Equal Pay Day fell on 4 September this year. According to the Australian Government’s Workplace Gender Equality Agency (WGEA), the date marks “the additional time from the end of the previous year that women must work to earn the same as men”.
The agency calculated the current gender pay gap at 15.3 per cent, a decrease on last year. The full-time average weekly earnings of women in Australia is $1387.10, while men earn $1638.30, a deficit of $251.20 per week. For the past 20 years, the gap has fluctuated between 15 per cent and 19 per cent.
The gender pay gap was a focus of the address by Senior Vice President Joan Lemaire to Women’s Conference.
Ms Lemaire discussed the findings of the agency’s report, Gender Equity Insights 2017. It is clear that female-dominated organisations, such as health and care services, have lower average wages for both women and men than many of the male-dominated organisations. Historically, the work of women and their contribution to building our society, through paid and unpaid work, has been undervalued.
Increasing the representation of women in managerial roles tends to reduce the gender pay gap to a point. The report states: “The average gender pay gap declines as female representation increases. The managerial gender pay gap falls steadily from around 15 per cent when assessing total remuneration where one fifth of managers (20 per cent) are female, to 8 per cent where four fifths (80 per cent) are females.”
The most surprising finding was that, “companies classified as female-dominated record the highest gender pay gap among full-time managers — at 23 per cent and for part-time managers, this extends out to 35 per cent. This suggests that men working in management roles in heavily female-dominated organisations are highly valued and more likely to be fast tracked to senior positions and receive greater pay”.
Ms Lemaire called on Women’s Conference to consider this finding and question whether the support, encouragement and mentoring to take on leadership positions is being provided equitably to both men and women. She also noted that in the People Matter Survey 2016 only 41 per cent of respondents (both men and women) agreed that they were satisfied with their “ability to access and use flexible work arrangements” and only 43 per cent agreed that “my organisation offers practical employment arrangements and conditions to help employees achieve a work-life balance”.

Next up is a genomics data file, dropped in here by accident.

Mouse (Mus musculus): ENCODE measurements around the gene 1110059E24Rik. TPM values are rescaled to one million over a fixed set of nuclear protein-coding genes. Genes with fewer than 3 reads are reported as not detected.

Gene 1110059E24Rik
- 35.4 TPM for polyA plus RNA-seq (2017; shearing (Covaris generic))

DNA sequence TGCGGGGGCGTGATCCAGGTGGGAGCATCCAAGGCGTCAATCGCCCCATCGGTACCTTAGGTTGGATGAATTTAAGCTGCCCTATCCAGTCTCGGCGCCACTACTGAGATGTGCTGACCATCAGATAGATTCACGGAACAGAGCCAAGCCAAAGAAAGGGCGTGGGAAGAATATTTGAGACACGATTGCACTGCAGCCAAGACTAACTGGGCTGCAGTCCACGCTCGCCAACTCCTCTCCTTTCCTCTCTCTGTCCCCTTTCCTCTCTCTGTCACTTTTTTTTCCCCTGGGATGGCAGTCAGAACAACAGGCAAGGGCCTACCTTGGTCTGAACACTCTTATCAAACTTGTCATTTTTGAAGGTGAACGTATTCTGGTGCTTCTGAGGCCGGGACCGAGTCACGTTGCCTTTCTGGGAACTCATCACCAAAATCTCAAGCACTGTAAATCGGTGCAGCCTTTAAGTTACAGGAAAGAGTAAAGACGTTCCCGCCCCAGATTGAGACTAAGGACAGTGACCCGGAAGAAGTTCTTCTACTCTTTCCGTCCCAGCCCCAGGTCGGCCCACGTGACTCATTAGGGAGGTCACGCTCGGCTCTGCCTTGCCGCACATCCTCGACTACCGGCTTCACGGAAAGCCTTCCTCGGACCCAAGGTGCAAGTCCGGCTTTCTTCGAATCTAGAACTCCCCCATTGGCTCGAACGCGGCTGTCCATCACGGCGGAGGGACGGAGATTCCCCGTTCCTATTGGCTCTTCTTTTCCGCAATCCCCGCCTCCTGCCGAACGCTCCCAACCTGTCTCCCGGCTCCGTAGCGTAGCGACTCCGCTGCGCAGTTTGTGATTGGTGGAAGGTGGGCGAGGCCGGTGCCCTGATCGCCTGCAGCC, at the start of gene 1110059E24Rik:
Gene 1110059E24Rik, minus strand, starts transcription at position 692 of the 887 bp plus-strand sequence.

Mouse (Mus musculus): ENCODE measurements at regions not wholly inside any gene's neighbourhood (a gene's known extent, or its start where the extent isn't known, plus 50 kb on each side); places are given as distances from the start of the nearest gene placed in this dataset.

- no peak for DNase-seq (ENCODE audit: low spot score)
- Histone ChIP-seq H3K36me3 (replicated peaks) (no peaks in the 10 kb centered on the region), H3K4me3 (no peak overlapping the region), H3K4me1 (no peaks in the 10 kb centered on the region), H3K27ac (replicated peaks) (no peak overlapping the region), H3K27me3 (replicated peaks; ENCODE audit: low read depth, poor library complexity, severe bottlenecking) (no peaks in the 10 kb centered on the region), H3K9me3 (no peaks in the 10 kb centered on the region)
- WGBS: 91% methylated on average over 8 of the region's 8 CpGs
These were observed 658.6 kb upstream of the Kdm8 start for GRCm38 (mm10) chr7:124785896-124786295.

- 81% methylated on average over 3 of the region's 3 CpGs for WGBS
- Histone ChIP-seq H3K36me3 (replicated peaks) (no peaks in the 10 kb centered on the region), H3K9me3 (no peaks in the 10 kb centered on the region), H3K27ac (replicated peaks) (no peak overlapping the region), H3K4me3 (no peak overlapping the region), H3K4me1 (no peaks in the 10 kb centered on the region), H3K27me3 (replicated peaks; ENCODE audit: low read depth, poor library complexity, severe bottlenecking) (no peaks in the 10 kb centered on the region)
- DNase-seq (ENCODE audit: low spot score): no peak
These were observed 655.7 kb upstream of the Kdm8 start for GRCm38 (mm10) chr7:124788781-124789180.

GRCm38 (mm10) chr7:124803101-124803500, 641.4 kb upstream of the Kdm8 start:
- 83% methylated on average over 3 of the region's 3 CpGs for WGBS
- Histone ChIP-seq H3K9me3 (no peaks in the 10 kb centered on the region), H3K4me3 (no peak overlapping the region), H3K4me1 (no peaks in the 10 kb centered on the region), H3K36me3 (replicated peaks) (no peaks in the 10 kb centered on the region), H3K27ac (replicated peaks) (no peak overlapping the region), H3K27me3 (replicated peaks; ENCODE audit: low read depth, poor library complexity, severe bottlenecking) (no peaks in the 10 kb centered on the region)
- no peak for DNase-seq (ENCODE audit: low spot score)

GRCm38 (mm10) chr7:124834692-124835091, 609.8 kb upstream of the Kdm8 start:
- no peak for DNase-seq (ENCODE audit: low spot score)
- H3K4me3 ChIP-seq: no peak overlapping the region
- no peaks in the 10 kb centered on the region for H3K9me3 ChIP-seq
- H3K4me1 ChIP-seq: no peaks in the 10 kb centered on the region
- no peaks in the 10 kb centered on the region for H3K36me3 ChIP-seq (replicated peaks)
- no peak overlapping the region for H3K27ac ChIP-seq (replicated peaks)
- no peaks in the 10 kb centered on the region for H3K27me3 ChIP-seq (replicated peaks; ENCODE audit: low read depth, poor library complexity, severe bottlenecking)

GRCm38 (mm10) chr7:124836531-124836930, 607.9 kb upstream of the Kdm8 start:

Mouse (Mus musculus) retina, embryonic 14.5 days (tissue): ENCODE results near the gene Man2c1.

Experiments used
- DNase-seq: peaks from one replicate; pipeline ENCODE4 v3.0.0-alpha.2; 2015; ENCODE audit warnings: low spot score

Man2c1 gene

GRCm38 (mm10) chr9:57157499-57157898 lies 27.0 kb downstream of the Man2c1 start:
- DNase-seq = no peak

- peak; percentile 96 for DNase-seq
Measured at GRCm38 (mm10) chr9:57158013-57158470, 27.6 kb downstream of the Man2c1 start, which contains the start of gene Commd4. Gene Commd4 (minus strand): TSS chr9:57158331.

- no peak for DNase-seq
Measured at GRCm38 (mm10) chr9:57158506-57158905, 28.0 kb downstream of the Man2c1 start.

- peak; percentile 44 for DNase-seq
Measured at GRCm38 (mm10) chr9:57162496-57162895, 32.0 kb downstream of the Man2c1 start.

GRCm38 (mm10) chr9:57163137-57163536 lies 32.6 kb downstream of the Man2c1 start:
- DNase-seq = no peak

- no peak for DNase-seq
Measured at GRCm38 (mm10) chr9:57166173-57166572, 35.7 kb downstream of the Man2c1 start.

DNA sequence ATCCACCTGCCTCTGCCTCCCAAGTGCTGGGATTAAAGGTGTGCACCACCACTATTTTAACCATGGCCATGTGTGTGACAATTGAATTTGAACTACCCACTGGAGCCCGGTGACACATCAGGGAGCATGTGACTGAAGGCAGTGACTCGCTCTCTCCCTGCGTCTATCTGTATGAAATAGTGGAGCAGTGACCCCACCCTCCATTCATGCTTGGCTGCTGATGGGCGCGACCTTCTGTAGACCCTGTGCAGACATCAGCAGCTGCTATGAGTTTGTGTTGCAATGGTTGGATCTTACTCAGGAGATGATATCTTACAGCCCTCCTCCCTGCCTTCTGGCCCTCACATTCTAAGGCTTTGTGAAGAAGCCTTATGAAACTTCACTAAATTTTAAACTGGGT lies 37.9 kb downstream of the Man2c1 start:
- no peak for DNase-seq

The WGEA report also pointed to the value of “collective workplace agreements” particularly for part-time and casual workers.
Ms Lemaire noted that the most highly organised sector is the public sector, where the majority of workers are women. According to the Bureau of Statistics the average wage growth in the private sector is 1.8 per cent. Teachers, nurses and public servants had the highest wage increases on average, of 2.4 per cent.
She outlined Federation’s campaigns on school funding, workload, TAFE and Corrective Services and concluded by saying our gains have been achieved by collective strength in organising and campaigning.
“We draw power and inspiration from each other to contend with the challenges we face,” she said. “We know our work has great value. We build our society and are committed to making society more equal, fairer and socially just.
“Let’s continue to draw on our collective strength to promote our work and professionalism and let’s make sure that all public education settings have the necessary funding support to allow our students to achieve their best.”
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